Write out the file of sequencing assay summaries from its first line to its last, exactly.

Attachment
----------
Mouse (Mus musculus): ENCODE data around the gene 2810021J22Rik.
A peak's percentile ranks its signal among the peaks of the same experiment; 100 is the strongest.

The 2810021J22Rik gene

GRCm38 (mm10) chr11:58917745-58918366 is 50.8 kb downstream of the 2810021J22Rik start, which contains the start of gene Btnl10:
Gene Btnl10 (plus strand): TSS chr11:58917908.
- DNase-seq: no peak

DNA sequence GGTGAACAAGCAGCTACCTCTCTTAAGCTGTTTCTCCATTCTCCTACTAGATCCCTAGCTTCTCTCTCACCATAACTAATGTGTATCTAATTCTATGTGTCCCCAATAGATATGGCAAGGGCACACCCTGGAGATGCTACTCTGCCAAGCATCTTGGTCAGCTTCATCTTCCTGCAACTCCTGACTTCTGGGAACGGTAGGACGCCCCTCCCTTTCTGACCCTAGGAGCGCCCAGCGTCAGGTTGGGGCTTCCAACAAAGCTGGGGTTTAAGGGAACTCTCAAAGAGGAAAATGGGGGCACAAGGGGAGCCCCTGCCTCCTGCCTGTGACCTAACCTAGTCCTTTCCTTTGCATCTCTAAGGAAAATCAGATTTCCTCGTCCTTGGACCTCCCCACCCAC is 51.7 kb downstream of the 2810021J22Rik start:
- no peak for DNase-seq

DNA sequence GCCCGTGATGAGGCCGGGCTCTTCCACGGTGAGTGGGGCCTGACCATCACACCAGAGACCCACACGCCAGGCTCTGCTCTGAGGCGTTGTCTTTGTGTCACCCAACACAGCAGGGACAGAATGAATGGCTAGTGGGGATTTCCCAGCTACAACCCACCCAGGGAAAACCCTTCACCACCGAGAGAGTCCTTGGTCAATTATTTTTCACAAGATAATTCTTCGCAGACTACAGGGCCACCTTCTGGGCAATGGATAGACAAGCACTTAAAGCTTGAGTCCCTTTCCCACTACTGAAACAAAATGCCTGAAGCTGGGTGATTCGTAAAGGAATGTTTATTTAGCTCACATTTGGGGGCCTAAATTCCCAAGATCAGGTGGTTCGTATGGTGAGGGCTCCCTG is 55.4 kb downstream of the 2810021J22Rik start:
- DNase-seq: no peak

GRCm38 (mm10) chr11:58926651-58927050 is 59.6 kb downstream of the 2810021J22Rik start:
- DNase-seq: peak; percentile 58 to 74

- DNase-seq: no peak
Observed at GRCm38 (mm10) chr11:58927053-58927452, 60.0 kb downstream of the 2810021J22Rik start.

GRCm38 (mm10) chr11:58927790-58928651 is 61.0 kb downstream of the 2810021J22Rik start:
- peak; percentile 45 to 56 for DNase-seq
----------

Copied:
Mouse (Mus musculus): ENCODE data around the gene 2810021J22Rik.
A peak's percentile ranks its signal among the peaks of the same experiment; 100 is the strongest.

The 2810021J22Rik gene

GRCm38 (mm10) chr11:58917745-58918366 is 50.8 kb downstream of the 2810021J22Rik start, which contains the start of gene Btnl10:
Gene Btnl10 (plus strand): TSS chr11:58917908.
- DNase-seq: no peak

DNA sequence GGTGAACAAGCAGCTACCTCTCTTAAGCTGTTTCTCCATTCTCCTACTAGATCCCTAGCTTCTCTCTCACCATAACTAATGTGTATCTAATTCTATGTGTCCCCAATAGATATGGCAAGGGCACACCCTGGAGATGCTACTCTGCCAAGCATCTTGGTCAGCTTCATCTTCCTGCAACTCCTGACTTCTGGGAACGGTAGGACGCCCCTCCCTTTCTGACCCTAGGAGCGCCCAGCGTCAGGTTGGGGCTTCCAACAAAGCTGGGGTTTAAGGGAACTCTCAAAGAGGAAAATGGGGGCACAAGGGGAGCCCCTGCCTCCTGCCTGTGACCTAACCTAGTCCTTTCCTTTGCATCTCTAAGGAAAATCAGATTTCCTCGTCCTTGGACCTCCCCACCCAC is 51.7 kb downstream of the 2810021J22Rik start:
- no peak for DNase-seq

DNA sequence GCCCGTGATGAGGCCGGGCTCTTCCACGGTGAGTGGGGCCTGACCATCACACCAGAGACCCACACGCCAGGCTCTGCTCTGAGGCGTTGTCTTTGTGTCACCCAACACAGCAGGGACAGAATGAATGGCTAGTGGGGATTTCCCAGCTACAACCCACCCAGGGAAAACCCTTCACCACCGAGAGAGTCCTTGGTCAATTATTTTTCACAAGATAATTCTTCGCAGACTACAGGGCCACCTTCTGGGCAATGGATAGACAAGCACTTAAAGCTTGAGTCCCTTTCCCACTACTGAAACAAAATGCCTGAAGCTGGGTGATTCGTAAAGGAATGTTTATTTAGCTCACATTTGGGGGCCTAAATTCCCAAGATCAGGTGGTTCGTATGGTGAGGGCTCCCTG is 55.4 kb downstream of the 2810021J22Rik start:
- DNase-seq: no peak

GRCm38 (mm10) chr11:58926651-58927050 is 59.6 kb downstream of the 2810021J22Rik start:
- DNase-seq: peak; percentile 58 to 74

- DNase-seq: no peak
Observed at GRCm38 (mm10) chr11:58927053-58927452, 60.0 kb downstream of the 2810021J22Rik start.

GRCm38 (mm10) chr11:58927790-58928651 is 61.0 kb downstream of the 2810021J22Rik start:
- peak; percentile 45 to 56 for DNase-seq